Yesterday, thanks to Barry Welsh's 10 Magazine Book Club, we had the opportunity to buy the book, watch the movie adaptation, and meet the author. I did just that, regretting that, ever the lazy bird, I hadn't read the book before.

HwangSunmi and Barry Welsh about "The Hen Who Dreamed She Could Fly" at 10MagBookClub

As I flipped through the pages ahead of the screening, I noticed with satisfaction that the illustrator (Kazuko Nomoto a.k.a. Nomoco) didn't draw actual portraits of the protagonists, leaving that up to the author and her readers. I didn't expect much from the film, but I tried to forget my 46-year-old-cynic self, and to switch back to my six-year-old-candid mode, and I enjoyed it much more than a Disney movie because the story hasn't been disneyfied all the way. I bet the audience didn't need that Korean cartoon classic, the overly swimming eye artifice, to sob noisily**...

Warning - spoiler alert: this is not a Disney ending, and in this life, except maybe through that ephemeral yet eternal marvel called love, there is no such thing as a comfort zone. The author wrote her story when she was on her father's deathbed, and death was the only outcome for her main character. So yes, Sprout/Leafie is her father (NB: nothing to do with Anakin, Luke). And no, the book is not about motherhood; Hwang said that she just needed a female character. The actual mother happens to be the least suspected character: 족제비 the weasel. Overall, "The Hen" is more about growing mature, expanding horizons, accepting death, and/or whatever the reader/viewer sees and feels, because...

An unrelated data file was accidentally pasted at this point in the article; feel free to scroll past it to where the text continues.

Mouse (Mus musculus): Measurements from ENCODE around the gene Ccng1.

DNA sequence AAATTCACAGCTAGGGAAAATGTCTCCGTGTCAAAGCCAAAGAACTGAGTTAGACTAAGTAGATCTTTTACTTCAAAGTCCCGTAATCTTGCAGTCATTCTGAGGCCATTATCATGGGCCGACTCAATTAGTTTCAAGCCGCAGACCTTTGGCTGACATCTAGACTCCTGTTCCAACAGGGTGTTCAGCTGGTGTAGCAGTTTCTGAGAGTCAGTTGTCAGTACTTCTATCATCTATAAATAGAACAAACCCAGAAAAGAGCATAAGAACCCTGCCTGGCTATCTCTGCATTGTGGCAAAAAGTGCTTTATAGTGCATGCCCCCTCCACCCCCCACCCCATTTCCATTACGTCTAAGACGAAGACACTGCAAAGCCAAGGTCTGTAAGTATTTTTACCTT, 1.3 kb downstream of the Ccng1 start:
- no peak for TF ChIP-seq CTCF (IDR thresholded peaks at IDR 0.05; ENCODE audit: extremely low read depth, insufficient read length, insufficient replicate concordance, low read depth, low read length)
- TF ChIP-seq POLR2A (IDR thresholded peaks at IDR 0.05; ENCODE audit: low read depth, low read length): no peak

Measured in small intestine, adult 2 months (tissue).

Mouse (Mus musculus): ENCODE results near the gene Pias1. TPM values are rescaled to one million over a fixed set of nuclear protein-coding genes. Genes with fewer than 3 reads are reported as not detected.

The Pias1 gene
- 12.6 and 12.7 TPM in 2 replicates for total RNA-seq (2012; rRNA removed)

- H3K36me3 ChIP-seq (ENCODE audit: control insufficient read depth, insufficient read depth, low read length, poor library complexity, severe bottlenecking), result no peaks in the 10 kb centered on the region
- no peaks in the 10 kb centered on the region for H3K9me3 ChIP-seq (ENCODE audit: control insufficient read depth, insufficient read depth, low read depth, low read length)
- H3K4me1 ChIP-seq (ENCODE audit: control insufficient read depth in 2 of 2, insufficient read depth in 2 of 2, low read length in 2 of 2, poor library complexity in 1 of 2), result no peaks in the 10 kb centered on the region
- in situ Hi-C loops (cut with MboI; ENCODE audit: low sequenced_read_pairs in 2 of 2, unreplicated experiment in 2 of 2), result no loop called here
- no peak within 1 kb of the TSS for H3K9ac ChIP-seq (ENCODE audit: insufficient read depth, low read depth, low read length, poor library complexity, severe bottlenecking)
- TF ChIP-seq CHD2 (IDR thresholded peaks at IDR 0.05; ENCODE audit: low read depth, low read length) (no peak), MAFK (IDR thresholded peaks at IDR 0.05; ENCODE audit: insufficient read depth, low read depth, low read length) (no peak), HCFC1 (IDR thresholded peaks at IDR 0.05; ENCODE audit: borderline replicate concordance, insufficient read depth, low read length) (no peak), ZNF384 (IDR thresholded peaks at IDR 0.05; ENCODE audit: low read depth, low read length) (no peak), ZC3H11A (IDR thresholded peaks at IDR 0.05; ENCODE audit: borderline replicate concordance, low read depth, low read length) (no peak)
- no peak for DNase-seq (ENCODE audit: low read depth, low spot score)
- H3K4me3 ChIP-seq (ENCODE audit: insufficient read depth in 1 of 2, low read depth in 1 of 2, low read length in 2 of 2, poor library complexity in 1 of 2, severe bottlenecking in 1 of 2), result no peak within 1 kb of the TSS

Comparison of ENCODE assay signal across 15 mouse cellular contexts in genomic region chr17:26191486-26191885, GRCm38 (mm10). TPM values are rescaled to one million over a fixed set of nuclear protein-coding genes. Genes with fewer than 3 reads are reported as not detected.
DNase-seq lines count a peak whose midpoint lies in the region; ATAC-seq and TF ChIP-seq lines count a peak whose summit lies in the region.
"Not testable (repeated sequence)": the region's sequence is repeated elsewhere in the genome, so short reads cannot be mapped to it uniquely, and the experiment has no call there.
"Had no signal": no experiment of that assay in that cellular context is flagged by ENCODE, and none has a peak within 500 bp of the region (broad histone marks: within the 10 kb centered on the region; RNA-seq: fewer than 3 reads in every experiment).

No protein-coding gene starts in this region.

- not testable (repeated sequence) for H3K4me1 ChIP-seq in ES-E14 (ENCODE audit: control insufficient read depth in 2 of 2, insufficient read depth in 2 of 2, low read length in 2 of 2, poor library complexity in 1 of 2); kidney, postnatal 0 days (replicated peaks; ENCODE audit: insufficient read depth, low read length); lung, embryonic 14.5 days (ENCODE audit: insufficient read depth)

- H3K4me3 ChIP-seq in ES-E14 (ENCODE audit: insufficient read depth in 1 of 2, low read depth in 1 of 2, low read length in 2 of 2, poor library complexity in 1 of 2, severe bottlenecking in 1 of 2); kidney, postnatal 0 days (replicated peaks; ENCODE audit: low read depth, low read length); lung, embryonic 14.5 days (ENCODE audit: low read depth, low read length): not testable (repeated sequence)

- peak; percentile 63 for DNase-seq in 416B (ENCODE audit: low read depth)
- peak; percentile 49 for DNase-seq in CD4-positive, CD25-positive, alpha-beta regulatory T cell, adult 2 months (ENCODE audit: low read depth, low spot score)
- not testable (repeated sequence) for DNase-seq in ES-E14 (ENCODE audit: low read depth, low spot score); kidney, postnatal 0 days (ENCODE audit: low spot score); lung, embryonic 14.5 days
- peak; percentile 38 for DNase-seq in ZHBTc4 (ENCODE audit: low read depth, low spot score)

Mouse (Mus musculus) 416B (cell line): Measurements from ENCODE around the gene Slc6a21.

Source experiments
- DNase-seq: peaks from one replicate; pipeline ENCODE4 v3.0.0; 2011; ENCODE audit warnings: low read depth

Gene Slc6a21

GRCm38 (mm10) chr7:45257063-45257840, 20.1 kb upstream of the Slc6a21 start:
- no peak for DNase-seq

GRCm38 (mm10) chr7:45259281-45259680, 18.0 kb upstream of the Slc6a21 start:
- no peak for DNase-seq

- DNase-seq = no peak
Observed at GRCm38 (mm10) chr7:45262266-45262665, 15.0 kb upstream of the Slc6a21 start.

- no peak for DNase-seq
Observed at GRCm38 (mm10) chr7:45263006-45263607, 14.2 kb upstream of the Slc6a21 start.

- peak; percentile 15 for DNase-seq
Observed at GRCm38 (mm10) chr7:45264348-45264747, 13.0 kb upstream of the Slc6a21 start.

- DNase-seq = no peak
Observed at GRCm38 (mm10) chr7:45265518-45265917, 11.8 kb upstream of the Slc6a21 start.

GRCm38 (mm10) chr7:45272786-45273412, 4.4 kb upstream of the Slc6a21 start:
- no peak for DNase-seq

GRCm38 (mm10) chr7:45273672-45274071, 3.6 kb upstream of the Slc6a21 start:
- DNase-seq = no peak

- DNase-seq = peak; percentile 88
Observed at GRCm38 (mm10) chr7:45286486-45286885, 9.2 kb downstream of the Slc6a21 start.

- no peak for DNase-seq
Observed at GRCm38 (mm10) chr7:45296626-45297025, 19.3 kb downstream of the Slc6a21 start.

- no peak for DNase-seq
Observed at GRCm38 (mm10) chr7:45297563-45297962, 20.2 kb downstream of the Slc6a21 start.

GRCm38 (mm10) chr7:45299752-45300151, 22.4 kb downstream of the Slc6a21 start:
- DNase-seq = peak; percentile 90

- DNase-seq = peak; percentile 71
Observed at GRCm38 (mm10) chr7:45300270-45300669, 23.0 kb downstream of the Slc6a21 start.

... this story is not wrapped up hermetically, and along with its darker sides, that's what makes it so powerful. 

The author enjoys the sometimes guilty pleasure of writing, and fully respects her readers. It may have something to do with how, for her, reading and writing have always been entwined. HWANG grew up in the rural Korea of the seventies, where and when children's books were not commodities. An elementary school teacher put her in charge of the library's key, a key that could open doors beyond cages, barnyards, and even the real wide world. Back home, the young Sun-mi would write to remember the stories. She logically started with children's book, a genre and a joy she rediscovered as she raised her own kids.

And today, even with her international success, HWANG Sun-mi keeps a refreshing frankness, a profound respect for fellow children's book authors***. Of course she's very happy to see her books take new forms (musical, film), and to be translated in so many languages, but she's also not totally comfortable with the idea that she can't tell what her stories have gained or lost in translation.

HWANG Sun-mi
She does know that the film adaptation is very different, but since I didn't read the book, I couldn't expect one of the movie's pivotal characters to have been created for the screen****.

Now that I have the book (and glasses**!), I really have no choice but to jump and spread my reading wings.



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* KTLIT's Charles Montgomery made a parallel with Yi Mun-yol (whom, by the way, we also followed across wintery landscapes in a recent RASKB book club, about "Winter that year").
** Were my own eyes swimming? Naah... 'twas only old age, plus smartphone/laptop abuse: I just came to term with the idea that I needed glasses, and bought my first pair today.
*** she listed many Korean and international authors, and I bet this little red riding hood wolfed down all the classics (speaking of bird migrations, she answered yes when I asked if she read Selma Lagerlöf's adventures of Nils Holgersson).
**** The Falstaffian otter Dalsu (달수/수달) struck me as a modern oddity in an otherwise timeless cast, and I wondered how the real estate corporation reacted to the caricature.